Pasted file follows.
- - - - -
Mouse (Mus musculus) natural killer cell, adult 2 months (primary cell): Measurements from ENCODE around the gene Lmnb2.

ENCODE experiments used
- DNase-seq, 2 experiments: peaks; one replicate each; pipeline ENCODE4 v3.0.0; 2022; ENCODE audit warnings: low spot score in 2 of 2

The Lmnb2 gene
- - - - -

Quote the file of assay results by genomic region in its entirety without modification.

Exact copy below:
Mouse (Mus musculus) natural killer cell, adult 2 months (primary cell): Measurements from ENCODE around the gene Lmnb2.

ENCODE experiments used
- DNase-seq, 2 experiments: peaks; one replicate each; pipeline ENCODE4 v3.0.0; 2022; ENCODE audit warnings: low spot score in 2 of 2

The Lmnb2 gene